Plant Evolution and Classification

Plant Evolution
Adapting to Land
 Life flourished in oceans for more than 3 billion years.
 No organisms lived on land until about 475 million
years ago, when the Earth’s Ozone Layer was formed.
 Three adaptations were required to allow plants to
thrive on land:
 The ability to prevent water loss
 The ability to reproduce in the absence of water
 The ability to absorb and transport nutrients.
Preventing Water Loss
Moving to land had its advantages
More direct sunlight, increased carbon dioxide, and a greater
supply of inorganic material.
However, the land environment also presented challenges.
Plants on land are susceptible to drying out through
 The Cuticle, a waxy protective covering
on plant surfaces that prevents water loss,
was one early adaptation to life on land.
 Plants that had a small opening in their
surfaces, called stomata, were able to
survive. Stomata allow the exchange of
CO2 and O2
Reproducing by Spores
and Seeds
A spore is a haploid reproductive cell surrounded by a hard outer wall.
Spores allow widespread dispersal of the plant species.
Eventually most spores develop into seeds.
A seed is an embryo surrounded by a protective coat.
Some seeds contain endosperm, a tissue that provides nourishment
for the developing plant.
Absorbing and
Transporting Materials
 On land plants absorb nutrients through the soil with
their roots.
 Plants evolved to contain a specialized tissue known as
vascular tissue, which transports water and dissolved
substances from one part of the plant to another.
 Made up of the
 Xylem carries absorbed water and inorganic nutrients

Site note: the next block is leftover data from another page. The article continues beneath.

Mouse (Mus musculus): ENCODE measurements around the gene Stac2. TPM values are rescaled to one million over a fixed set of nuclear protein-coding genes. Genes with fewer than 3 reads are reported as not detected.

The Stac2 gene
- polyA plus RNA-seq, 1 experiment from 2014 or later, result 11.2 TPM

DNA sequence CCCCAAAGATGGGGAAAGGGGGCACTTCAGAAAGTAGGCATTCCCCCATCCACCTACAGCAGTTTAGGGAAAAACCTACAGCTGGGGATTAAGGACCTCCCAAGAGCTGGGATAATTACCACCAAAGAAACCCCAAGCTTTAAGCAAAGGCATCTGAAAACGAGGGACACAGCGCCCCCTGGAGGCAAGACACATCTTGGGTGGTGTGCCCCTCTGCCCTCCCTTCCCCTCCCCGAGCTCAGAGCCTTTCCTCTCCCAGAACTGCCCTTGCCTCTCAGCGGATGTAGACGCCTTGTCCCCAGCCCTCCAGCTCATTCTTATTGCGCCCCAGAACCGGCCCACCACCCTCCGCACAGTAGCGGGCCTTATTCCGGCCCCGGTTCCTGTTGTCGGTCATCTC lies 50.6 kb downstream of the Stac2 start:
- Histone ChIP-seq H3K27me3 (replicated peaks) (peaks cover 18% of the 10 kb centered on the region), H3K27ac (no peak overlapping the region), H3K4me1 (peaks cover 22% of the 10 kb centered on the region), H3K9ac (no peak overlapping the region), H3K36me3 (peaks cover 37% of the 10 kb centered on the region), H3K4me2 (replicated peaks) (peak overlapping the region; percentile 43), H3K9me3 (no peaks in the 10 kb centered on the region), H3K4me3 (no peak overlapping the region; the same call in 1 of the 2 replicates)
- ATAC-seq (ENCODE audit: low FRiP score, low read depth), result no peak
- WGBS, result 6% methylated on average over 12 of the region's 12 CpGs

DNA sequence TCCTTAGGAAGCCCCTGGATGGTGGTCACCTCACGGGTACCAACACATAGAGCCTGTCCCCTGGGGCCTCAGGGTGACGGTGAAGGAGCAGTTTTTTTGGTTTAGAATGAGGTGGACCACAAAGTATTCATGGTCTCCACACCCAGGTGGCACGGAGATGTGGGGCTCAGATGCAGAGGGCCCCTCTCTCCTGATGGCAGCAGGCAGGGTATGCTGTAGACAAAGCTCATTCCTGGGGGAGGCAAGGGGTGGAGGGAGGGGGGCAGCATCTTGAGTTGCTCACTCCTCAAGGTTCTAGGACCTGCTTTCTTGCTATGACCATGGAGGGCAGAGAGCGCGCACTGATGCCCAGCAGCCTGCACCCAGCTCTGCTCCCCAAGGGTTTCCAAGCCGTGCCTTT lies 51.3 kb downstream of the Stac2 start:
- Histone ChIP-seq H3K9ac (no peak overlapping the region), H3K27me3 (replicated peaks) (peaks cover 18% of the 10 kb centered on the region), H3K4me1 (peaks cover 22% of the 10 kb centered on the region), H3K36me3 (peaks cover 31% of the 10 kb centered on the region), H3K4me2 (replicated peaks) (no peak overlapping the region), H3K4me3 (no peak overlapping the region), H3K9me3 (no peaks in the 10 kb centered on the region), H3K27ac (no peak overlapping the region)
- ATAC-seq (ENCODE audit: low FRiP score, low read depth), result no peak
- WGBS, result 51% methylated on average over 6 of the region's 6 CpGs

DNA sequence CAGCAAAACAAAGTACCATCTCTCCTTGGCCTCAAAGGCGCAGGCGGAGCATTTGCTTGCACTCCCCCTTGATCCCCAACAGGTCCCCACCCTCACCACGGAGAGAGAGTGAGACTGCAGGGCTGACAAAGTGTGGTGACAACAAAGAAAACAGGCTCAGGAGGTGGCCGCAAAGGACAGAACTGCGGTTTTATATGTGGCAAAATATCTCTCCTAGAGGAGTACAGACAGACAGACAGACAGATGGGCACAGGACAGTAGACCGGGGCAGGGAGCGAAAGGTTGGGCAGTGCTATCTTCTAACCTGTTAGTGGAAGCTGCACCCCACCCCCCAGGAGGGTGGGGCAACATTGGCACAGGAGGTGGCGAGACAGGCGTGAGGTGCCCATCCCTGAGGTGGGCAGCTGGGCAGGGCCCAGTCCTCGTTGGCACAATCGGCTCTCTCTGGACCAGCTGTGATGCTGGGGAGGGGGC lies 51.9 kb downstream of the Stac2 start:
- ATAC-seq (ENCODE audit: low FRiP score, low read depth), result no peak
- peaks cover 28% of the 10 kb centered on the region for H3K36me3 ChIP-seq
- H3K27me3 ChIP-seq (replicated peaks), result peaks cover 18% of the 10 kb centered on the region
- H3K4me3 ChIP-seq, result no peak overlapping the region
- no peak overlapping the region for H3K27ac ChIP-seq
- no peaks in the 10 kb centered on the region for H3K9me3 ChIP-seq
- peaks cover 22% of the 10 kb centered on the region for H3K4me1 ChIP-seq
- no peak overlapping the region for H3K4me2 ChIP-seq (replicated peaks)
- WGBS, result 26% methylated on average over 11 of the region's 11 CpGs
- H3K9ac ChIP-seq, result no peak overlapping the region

in one direction, from the roots to the stems and leaves.
 Phloem carries organic compounds, such as
carbohydrates, and some inorganic compounds in any
Classifying Plants
Classifying Plants
 12 phyla can be divided into two groups based on the
presence of vascular tissue.
 Three phyla of nonvascular plants have neither true
vascular tissue nor true roots, stems, or leaves.
 Nine phyla of vascular plants have vascular tissue and
true roots, stems, and leaves.
Classifying Plants
 Notice vascular plants can be further divided into two
groups, seedless and seed plants.
 Seedless include the phylum of ferns and there phyla
made up of plants closely associated with ferns.
 Seed plants are plants that produce seed for
reproduction including four phyla of gymnosperms and
one phylum of angiosperms.
 Which are pine trees, are seed plants that produce
seeds that are not enclosed in fruits.
 Also known as flowering plants, are seed plants that
produce seeds within a protective fruit.
Alternating Life Cycles
 All plants have a life cycle that includes two phases,
which are named for the type of reproduction cells
they produce.
 Diploid, Haploid
 The first phase of the life cycle consists of a diploid
(2n) sporophyte plant that produces spores.
 The second phase consists of a haploid (1n)
gametophyte plant the produces eggs and sperm.
 A life cycle that alternates between the sporophyte and
gametophyte is called alternation of generations.